Adcom Advice #5 – Quality Over Quantity

When it comes to giving marks for extracurricular activities , quality wins over quantity.

A fruitful summer of research with a publication is better than three summers being a lab assistant/tech. A long term commitment to a volunteer organization with significant responsibilities is better than volunteering at three different hospitals.

The same goes for personal activities. Do you play several instruments at an intermediate level, or can you play one instrument with high caliber? Are you good at several non-competitive sports or are you a varsity athlete representing your school?

Don’t think that spreading yourself over several similar activities represent diversity. Whether you volunteer at one hospital or five, your diversity of experiences remains relatively the same. Diversity is doing something different from the status quo. It is exploring options you haven’t previously considered. A competitive athlete that also helps out at a homeless shelter is diverse. An athlete that plays two different sports, not so much.

So if you’re deciding what extracurricular activities / interests to pursue, here are three good guidelines to follow.

1) Commit to something that you enjoy doing / are interested in

2) Commit to it whole-heartedly, give it your all

3) Find something you’re good at – and do it better

Abraham Lincoln said it best,

“Whatever you are, be a good one”

9 Responses to Adcom Advice #5 – Quality Over Quantity

  1. FD says:

    Though I agree with quality over quantity, I found that two of your points are in discordance with my opinion. Those points will not work unless you are living in some sort of Utopia. First, not all people can be good at things that they like; no matter how hard they tried. Second, there are still people that are controlled by their parents, which means that they do not have the freedom to choose, because after all they are funded by their parents. Therefore, I would only suggest one thing, whatever you do, give it your all regardless of the outcome.

    To your quote, so if I were a terrorist I ought to be a cold blooded human killing machine (i.e., a good terrorist)? In accordance with my points before, I think what Lincoln intended to say was make sure you have a good morale behind all your actions, though it may not be the best one.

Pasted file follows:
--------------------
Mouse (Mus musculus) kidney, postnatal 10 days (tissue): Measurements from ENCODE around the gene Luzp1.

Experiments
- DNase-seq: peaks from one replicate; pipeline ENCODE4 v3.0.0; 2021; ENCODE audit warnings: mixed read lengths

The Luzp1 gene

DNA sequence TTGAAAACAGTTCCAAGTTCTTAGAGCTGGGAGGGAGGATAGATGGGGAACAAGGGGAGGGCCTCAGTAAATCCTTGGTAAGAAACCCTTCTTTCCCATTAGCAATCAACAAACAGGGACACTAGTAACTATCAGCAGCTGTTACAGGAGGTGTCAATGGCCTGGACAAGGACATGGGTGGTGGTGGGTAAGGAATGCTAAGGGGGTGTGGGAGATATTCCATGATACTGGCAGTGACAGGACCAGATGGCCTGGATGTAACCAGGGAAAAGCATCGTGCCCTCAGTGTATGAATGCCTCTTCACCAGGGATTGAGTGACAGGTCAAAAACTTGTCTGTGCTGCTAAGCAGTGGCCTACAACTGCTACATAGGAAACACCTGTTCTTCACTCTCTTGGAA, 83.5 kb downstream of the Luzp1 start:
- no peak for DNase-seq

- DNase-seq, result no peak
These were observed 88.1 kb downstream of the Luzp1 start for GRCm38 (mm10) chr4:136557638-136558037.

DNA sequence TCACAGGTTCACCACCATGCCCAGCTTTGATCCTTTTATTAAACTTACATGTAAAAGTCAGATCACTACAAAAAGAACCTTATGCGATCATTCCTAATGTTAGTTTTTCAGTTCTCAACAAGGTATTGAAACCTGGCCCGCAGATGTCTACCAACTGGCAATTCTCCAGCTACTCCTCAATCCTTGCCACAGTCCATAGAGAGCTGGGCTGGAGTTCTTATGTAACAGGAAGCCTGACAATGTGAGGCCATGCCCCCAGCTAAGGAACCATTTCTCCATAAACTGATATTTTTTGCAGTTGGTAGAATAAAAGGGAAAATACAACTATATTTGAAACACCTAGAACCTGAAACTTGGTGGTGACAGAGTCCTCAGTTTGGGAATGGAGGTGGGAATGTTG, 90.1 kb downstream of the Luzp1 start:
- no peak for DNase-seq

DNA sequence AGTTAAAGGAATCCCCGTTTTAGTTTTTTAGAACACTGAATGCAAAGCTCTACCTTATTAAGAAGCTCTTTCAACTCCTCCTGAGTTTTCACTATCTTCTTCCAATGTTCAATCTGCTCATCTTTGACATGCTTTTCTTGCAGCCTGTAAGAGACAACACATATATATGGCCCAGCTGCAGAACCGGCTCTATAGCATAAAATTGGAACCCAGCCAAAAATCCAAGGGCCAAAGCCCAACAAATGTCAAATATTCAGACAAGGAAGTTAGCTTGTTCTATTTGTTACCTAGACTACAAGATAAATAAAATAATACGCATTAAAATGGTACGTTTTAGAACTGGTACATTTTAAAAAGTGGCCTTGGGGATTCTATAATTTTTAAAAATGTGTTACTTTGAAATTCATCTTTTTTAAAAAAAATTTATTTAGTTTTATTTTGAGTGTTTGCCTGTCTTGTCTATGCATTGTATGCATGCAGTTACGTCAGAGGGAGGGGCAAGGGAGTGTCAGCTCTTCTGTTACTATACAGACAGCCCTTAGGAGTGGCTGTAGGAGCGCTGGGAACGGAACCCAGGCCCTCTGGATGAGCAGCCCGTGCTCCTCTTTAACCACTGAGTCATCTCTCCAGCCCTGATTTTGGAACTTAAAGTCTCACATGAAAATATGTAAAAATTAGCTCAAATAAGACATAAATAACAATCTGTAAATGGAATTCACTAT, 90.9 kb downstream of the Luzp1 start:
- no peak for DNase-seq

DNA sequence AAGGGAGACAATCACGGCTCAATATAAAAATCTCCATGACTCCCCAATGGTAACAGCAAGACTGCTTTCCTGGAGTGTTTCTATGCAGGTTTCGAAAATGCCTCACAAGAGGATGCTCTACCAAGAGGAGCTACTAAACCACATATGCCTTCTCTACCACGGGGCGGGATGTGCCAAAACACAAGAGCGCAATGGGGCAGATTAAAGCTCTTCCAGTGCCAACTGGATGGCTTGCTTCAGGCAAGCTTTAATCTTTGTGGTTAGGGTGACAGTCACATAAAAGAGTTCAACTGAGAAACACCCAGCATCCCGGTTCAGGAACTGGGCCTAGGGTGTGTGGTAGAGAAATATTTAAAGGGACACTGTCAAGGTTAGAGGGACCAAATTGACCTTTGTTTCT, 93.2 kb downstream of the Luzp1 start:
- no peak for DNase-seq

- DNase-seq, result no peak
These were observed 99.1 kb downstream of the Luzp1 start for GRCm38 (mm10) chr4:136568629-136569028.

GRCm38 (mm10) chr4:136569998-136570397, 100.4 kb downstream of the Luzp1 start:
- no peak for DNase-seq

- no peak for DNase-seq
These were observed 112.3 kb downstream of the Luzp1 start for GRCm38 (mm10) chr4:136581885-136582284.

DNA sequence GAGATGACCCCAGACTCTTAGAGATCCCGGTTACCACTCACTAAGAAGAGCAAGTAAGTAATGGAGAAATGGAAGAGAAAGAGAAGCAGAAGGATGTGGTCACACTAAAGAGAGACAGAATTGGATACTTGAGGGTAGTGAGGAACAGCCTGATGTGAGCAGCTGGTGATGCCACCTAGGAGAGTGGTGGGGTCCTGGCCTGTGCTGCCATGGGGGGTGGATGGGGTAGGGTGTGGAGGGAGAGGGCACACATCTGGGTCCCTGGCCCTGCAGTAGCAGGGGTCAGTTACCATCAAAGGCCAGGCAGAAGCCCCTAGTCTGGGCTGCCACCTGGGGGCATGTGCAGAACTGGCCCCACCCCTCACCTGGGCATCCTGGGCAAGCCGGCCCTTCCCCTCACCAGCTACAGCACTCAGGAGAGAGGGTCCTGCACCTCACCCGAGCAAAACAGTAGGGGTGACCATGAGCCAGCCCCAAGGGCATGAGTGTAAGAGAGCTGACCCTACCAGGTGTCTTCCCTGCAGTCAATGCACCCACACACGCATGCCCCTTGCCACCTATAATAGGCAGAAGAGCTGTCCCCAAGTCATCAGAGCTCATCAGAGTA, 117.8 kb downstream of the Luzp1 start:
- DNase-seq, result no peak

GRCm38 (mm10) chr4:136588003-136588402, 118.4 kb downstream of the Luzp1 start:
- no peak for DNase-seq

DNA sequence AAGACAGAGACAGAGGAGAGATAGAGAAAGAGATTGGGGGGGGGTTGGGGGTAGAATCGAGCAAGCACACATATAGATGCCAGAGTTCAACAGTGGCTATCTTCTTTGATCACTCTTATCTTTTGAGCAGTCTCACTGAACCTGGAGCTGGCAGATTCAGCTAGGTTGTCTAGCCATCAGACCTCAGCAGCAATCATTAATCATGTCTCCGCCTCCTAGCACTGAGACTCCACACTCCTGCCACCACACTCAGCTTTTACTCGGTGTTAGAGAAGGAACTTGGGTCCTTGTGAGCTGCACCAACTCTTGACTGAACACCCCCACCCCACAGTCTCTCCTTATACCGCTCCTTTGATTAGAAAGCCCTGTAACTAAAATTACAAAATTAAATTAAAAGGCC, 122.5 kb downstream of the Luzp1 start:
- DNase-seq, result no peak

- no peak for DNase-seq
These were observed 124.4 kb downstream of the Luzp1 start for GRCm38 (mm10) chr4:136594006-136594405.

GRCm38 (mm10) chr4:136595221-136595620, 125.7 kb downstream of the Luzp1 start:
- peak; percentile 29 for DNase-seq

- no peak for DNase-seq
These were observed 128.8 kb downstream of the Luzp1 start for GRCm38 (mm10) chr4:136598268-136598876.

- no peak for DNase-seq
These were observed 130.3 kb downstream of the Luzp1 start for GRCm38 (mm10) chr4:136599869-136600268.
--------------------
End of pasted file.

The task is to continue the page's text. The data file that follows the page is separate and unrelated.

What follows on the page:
• medaholic says:

      You make a good point FD that for a lot of people, parents do have a lot of influence. Though I still believe that young people should choose things that interests THEM, not their parents – this topic can be discussed ad nauseum.

      Your interpretation of the quote is also very interesting. I’m not sure what the context Lincoln used the phrase in (couldn’t find anything on google), but to me, I feel as if he meant to say, “be the best YOU you can be.” Strive for excellence and find your own strengths.

      I think naturally, if you commit yourself to something and give it your all, you will naturally get good at it. I have made a change from “become good at what you do” to “find something you’re good at – and do it better” because it reflects more of the point I want to get across

  2. grace says:

    hi! Great points. I was just wondering whether you think abbreviations would be acceptable in the autobiographical sketch?

    Example: exec instead of executives

  3. Spencer says:

    I keep hearing that you must have a list of approximately 40 extra curricular’s to be really competitive. Is that remotely true? I have about 10 lined up as of now that require a good chunk of commitment.

    Is there a set number of extra curricular’s that I should strive for?

    • medaholic says:

      Definitely NOT true. You do not need a laundry list of extracurriculars to be competitive. Instead you should focus on QUALITY as I’ve mentioned in my post.
      Ten activities is plenty, especially if they are high quality ones. Try to add some diversity by varying your activities. For instance, having 10 activities related to swimming isn’t the same as some sports, some music, some volunteering.

  4. EL says:

    Hi! Thanks for your blog. I have been using it as a reference while preparing for the mcats and the AMCAS applications. You say quality over quantity, but I have a significant experience that was about a month long. Should I list that as my number one experience on the AMCAS? Or something longer as the first one? (I can put my 2 years of tutoring experience).
    Thanks!

    • medaholic says:

      Hi EL,

      Like I said before, quality over quantity. Which of the two experiences were more important to you as a person. Which had a bigger impact. A month isn’t a long time, but if it was something that took a lot of preparation and more effort than your tutoring, something you’re more proud of, I would list that first.

  5. EL says:

    Thanks! Also, would you consider submitting the AMCAS earlier is better? Rather than, lets say, mid-August. It seems like people begin to get interviews earlier (Sept onwards) when they apply earlier (early June) which would be more advantageous because then you get to have more options and time to choose your school.

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